Fr. Juventino Rodríguez told ACI Prensa, CNA’s Spanish language news partner, that the “small miracle” of the construction of San Benito Abad was possible thanks to a great commitment and enthusiasm to strengthening the growth of the Catholic community.
Fr. Rodríguez explained that the project required years of "patient waiting" on the part of the Catholic community, which had to develop Church life in mission houses that the faithful themselves made available since their church building was confiscated.
A church had been built in San Benito del Crucero in the 1950s, but it was confiscated by the government after the revolution.
For many years, Fr. Rodriguez said, “everything was paralyzed and dead”, until Dulce María Guilarte offered her home for church life in January 1996, and “since then there have always been catecheses, celebrations of the Eucharist, and baptisms.”
The Claretian priest said that the church life of the San Benito community was strengthened thanks to the mission houses that other faithful also made available for many years.
He especially recognized Vivian Cobas Ayala, whose house "was where the community spent the longest time developing its life and mission." That house was destroyed in 2012 by Hurricane Sandy, however, and until the August dedication of the new church the community met at the home of another faithful Catholic, Concha Ayala.
Cobas and her children donated the land, which previously had a mission house on it, for the new church, which has a pastoral center in the basement.
Fr. Rodríguez said the new church was built in two years, although construction was stopped due to force majeure for more than eight months. The archdiocese managed to contact a family from Chicago who took on the financing, although the entire Church in Cuba collaborated in some way to achieve the goal.
“Recognizing all those who aided in the construction of the new church of San Benito del Crucero is not easy. It was always the dream of the community, of the missionaries and of the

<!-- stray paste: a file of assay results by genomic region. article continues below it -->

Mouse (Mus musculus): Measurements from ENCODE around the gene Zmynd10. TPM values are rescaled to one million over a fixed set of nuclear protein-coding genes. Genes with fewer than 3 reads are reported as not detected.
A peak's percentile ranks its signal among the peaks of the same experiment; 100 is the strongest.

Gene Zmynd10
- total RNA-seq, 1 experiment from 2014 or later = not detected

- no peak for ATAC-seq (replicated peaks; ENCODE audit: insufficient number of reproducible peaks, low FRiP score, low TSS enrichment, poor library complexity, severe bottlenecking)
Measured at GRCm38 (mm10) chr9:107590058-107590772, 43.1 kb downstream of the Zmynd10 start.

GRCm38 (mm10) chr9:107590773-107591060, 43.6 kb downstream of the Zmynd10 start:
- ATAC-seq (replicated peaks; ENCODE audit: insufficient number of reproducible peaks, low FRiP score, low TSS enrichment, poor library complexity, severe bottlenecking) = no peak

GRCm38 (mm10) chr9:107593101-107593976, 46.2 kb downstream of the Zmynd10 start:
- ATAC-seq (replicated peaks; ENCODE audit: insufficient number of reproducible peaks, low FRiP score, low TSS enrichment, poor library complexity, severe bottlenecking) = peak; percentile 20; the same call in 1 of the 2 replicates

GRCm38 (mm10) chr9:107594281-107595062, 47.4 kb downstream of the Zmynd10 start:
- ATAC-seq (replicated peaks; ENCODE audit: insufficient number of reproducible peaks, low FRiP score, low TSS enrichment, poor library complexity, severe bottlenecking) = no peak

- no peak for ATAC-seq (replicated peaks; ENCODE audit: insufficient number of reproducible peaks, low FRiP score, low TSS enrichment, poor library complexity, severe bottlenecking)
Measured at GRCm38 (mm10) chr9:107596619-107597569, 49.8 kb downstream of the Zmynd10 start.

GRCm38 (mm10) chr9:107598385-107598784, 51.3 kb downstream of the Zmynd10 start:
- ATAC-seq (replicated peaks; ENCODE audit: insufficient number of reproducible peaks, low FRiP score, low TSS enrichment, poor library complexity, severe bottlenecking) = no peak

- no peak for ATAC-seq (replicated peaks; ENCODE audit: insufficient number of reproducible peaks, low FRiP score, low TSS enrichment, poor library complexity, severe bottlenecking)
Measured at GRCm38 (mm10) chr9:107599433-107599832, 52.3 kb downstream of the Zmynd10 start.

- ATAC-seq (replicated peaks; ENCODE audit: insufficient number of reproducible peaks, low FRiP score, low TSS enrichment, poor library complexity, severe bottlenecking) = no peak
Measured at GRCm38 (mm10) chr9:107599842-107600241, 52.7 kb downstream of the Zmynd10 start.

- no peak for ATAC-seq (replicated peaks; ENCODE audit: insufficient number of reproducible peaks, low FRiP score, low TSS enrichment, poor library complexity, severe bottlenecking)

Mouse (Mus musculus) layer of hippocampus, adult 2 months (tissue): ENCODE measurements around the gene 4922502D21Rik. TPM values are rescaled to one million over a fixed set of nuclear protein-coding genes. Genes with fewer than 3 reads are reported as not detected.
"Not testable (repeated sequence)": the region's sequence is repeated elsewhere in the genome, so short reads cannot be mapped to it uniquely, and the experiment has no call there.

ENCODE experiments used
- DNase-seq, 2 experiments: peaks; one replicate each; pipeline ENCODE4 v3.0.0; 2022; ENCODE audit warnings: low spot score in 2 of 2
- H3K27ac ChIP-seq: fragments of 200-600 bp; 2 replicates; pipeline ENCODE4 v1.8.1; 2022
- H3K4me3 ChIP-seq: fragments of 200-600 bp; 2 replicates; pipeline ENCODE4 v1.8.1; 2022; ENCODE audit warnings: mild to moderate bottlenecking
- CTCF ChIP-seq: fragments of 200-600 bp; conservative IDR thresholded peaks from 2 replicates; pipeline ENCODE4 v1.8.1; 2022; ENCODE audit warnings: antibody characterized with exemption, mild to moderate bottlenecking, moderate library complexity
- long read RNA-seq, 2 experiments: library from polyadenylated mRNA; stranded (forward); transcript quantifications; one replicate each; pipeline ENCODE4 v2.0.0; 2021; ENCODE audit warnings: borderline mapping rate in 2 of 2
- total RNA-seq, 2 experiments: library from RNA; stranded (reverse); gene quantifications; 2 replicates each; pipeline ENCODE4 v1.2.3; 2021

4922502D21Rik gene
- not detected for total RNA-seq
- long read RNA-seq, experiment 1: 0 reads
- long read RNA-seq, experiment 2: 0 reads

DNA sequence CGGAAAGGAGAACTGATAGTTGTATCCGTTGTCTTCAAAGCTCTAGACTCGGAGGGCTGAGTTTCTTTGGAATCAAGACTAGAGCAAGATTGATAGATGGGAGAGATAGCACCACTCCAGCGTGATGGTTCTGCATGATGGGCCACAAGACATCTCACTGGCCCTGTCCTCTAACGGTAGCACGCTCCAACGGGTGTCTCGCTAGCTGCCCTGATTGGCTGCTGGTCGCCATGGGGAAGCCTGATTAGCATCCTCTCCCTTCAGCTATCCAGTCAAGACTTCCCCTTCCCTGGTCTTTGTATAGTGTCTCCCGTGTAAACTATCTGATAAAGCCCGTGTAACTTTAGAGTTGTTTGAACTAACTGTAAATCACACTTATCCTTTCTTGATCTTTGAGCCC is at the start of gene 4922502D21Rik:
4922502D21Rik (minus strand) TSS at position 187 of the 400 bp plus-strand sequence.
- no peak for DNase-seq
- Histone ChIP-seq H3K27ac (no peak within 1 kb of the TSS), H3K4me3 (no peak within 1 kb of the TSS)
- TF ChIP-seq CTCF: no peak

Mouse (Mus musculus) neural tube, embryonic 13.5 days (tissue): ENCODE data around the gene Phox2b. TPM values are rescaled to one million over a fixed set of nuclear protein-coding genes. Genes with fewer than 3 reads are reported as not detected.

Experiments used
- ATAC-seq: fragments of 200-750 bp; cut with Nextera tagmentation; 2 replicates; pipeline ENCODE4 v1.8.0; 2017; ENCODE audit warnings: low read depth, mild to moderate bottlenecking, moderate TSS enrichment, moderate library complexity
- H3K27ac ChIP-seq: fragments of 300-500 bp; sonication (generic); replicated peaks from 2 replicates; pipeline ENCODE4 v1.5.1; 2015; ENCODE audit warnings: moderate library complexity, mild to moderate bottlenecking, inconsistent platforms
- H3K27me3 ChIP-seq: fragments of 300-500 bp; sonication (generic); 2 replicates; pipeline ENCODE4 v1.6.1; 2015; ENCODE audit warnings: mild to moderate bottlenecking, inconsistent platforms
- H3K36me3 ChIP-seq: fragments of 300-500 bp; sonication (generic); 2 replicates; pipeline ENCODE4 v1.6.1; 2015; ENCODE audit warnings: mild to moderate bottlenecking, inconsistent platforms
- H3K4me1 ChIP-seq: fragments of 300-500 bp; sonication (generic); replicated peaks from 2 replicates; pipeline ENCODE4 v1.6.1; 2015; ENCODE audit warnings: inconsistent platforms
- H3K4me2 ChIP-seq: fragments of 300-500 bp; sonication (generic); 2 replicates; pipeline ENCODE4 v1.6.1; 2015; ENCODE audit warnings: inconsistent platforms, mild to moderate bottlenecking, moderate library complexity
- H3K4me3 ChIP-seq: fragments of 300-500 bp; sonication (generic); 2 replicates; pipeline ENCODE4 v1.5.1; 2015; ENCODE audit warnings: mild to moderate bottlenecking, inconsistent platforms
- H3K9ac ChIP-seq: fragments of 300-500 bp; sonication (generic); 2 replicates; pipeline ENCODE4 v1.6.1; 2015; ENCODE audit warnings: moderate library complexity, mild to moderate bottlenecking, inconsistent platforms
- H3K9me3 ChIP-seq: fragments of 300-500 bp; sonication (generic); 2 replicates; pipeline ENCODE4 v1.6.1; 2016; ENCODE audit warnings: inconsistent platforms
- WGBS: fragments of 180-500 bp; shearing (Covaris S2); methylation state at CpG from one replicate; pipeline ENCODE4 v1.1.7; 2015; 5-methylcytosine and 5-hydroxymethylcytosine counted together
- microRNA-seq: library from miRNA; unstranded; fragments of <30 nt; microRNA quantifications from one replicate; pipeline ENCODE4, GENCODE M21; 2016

Archbishop of Santiago de Cuba,” he said.
Amid the joy over the new church, Fr. Rodríguez said that many Cubans consider it an act of “'heroism' to approach and enter the church."
After the revolution, the Church, worship, and public expressions of religion were prohibited, “and until not many years ago that continued. All this has had a lasting impact in people, because it had negative consequences in their academic, work, and social life”.
“And although now that has been overcome legally … people haven’t forgotten it and continue to have fears and are cautious. Unfortunately, entering a church still has many social disadvantages and it’s not easy to overcome them,” he stressed.
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However, Fr. Rodríguez said that from now on, “surely it will not be so difficult to find room for encounter, coexistence, formation and development in which the entire population can participate. It’s a great challenge for the community.”
"With the new church and with the San Benito Pastoral Center a new stage in the life of the community opens that augurs new hopes for evangelization," he concluded.
Sacred Heart of Jesus parish near Pinar del Rio, the first new Catholic church in Cuba since the the country’s revolution 60 years ago, was inaugurated in January 2019. It was to be the first of three new parishes, with the others in Havana and Santiago de Cuba.